On October 4, Secretary Blinken will travel to Santiago, Chile to meet with President Gabriel Boric and Foreign Minister Antonia Urrejola to discuss democratic governance, bilateral opportunities for trade and investment, regional security, migration management, climate change, and social inclusion. Secretary Blinken will also visit Chile’s National Electric Coordinator’s control room, where U.S.-owned companies advance our mutual goal of increasing reliance on renewable energy sources. The Secretary will also meet with a group of alumni of the U.S.-sponsored Young Leaders of the Americas Initiative to discuss how their innovations spur economic growth and positive change in their communities.
Strong Partners for 200 Years
- The United States works closely with Chile to promote security, prosperity, and good governance within our hemisphere and across the globe.
- During the last 200 years, the United States and Chile have formed a deep and enduring relationship based on shared values. We take pride in working closely with Chile to promote security, prosperity, human rights, and democratic governance within our hemisphere and across the globe.
- Throughout 2023, we will commemorate everything we have achieved together and the challenges we have overcome while also looking forward to opportunities to continue to strengthen U.S.-Chile collaboration as regional leaders and “partners for a better future.” We will also recognize the 20th anniversary of the signing of the U.S.-Chile Free Trade Agreement, and 68th anniversary of the Fulbright Program in Chile, the oldest Fulbright Program in Latin America.
- The U.S.-Chile Council on Science, Technology, and Innovation has expanded bilateral scientific collaboration and public-private partnerships to boost both economies. The Council has since been replicated in the United States with the Chilean Embassy and USG inter-agency partners.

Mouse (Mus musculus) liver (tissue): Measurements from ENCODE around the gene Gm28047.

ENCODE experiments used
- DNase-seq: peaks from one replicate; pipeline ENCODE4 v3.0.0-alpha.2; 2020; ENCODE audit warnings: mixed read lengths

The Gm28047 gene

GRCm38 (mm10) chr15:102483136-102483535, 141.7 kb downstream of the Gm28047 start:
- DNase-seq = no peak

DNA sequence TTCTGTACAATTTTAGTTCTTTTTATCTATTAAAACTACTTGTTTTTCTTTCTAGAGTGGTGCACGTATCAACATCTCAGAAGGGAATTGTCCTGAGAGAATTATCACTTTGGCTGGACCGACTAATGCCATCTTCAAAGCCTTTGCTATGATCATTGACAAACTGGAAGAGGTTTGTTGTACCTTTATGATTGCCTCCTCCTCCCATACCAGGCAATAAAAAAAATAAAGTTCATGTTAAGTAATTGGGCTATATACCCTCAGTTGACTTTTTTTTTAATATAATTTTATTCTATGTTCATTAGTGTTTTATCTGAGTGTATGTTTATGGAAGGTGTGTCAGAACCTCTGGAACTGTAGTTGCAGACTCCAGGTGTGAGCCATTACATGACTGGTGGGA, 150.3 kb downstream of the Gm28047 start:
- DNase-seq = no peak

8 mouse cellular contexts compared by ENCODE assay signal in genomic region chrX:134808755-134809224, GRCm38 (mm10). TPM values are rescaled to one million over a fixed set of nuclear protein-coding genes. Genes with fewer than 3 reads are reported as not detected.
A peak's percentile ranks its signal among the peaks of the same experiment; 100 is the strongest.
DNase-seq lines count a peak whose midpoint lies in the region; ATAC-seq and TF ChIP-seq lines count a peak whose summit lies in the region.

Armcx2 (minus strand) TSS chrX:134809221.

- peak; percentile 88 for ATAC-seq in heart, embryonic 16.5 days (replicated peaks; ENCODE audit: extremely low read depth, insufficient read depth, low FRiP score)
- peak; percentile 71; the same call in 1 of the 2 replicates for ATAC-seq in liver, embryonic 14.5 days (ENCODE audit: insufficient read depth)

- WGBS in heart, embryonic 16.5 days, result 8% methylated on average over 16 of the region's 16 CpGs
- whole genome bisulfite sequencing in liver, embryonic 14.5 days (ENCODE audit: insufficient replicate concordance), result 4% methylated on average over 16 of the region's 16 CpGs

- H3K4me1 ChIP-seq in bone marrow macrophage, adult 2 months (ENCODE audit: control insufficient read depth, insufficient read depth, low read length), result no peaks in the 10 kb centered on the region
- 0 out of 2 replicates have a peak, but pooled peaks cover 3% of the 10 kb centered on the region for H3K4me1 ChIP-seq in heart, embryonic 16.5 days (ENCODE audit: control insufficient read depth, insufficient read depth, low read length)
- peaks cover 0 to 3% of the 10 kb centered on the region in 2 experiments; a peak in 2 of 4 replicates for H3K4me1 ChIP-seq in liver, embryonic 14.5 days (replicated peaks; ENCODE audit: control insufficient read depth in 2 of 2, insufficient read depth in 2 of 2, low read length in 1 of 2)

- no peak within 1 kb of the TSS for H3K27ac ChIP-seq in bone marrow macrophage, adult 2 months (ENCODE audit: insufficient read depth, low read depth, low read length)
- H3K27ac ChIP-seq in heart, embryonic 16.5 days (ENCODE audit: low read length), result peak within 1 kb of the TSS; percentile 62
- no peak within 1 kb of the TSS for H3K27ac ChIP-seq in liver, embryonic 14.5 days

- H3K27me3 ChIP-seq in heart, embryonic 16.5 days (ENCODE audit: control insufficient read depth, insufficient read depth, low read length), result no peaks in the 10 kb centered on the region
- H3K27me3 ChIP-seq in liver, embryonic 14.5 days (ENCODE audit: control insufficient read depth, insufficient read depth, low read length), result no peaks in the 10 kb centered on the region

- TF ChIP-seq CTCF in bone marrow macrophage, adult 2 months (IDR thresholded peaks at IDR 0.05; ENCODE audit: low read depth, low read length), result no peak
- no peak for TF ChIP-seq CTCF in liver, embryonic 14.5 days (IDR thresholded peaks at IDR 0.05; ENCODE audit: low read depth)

- The U.S. National Science Foundation (NSF) and the Department of Energy have jointly invested more than $1 billion in astronomy facilities in Chile. The NSF also invests more than $400 million in Antarctic research through the U.S. Antarctica Program, including joint research activities with the Chilean Antarctic Institute (INACH).
- Through an ongoing partnership between the U.S. Centers for Disease Control (CDC) and Prevention and the Chilean Ministry of Health, Ministry of Science, and Institute of Public Health. The CDC provides over $1.5 million in funding in Chile to support vaccine effectiveness, border health, genomic sequencing, and address respiratory diseases. In 2022, the CDC and the Ministry of Health launched the Field Epidemiology Training Program in Chile to equip epidemiologists with the necessary skills to collect, analyze, and interpret data and contribute to evidence-based decisions.
- We support social and economic inclusion through our Academy for Women Entrepreneurs program, Agricultural Accelerator and Exchange Program for Under-Served Women in Drought-Stricken Areas, and an Immigrant Women Entrepreneurs program. These programs promote entrepreneurship and support business and network expansion
- The United States and Chile play important regional leadership roles combating climate change. Chile tookover the COP25 presidency in 2019, hosted the Clean Energy Ministerial in June 2021, and launched the “Americas for the Protection of the Ocean” coalition at the 9th Summit of the Americas in June 2022 – all great examples of Chile’s leadership role.
Expanding our Robust Economic Relationship
- Our robust economic relationship has brought prosperity and benefits to both countries. The United States remains Chile’s top source of foreign direct investment. S. investments span a variety of sectors, benefitting a broad spectrum of Chile’s economy and society.
- Bilateral trade in goods has more than quadrupled since we signed our Free Trade Agreement in 2003 and stands as a cornerstone of our outstanding and prosperous $32.8 billion trade relationship in goods.